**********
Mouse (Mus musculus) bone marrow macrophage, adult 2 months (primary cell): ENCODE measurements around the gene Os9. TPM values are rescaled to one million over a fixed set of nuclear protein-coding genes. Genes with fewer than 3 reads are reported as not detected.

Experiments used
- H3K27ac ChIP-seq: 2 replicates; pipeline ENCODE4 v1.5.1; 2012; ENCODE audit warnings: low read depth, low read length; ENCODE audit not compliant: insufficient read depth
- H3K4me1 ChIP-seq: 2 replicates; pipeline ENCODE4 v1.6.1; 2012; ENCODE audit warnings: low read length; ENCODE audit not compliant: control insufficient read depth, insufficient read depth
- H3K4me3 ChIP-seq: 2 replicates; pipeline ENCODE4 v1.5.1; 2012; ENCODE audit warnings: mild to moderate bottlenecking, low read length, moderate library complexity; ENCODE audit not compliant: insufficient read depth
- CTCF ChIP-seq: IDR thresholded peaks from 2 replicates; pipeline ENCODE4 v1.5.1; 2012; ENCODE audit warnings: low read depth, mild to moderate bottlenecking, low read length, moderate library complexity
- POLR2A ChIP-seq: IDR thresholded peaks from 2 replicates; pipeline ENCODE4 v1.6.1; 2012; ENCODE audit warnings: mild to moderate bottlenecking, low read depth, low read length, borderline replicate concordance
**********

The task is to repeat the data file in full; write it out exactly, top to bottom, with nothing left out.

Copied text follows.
Mouse (Mus musculus) bone marrow macrophage, adult 2 months (primary cell): ENCODE measurements around the gene Os9. TPM values are rescaled to one million over a fixed set of nuclear protein-coding genes. Genes with fewer than 3 reads are reported as not detected.

Experiments used
- H3K27ac ChIP-seq: 2 replicates; pipeline ENCODE4 v1.5.1; 2012; ENCODE audit warnings: low read depth, low read length; ENCODE audit not compliant: insufficient read depth
- H3K4me1 ChIP-seq: 2 replicates; pipeline ENCODE4 v1.6.1; 2012; ENCODE audit warnings: low read length; ENCODE audit not compliant: control insufficient read depth, insufficient read depth
- H3K4me3 ChIP-seq: 2 replicates; pipeline ENCODE4 v1.5.1; 2012; ENCODE audit warnings: mild to moderate bottlenecking, low read length, moderate library complexity; ENCODE audit not compliant: insufficient read depth
- CTCF ChIP-seq: IDR thresholded peaks from 2 replicates; pipeline ENCODE4 v1.5.1; 2012; ENCODE audit warnings: low read depth, mild to moderate bottlenecking, low read length, moderate library complexity
- POLR2A ChIP-seq: IDR thresholded peaks from 2 replicates; pipeline ENCODE4 v1.6.1; 2012; ENCODE audit warnings: mild to moderate bottlenecking, low read depth, low read length, borderline replicate concordance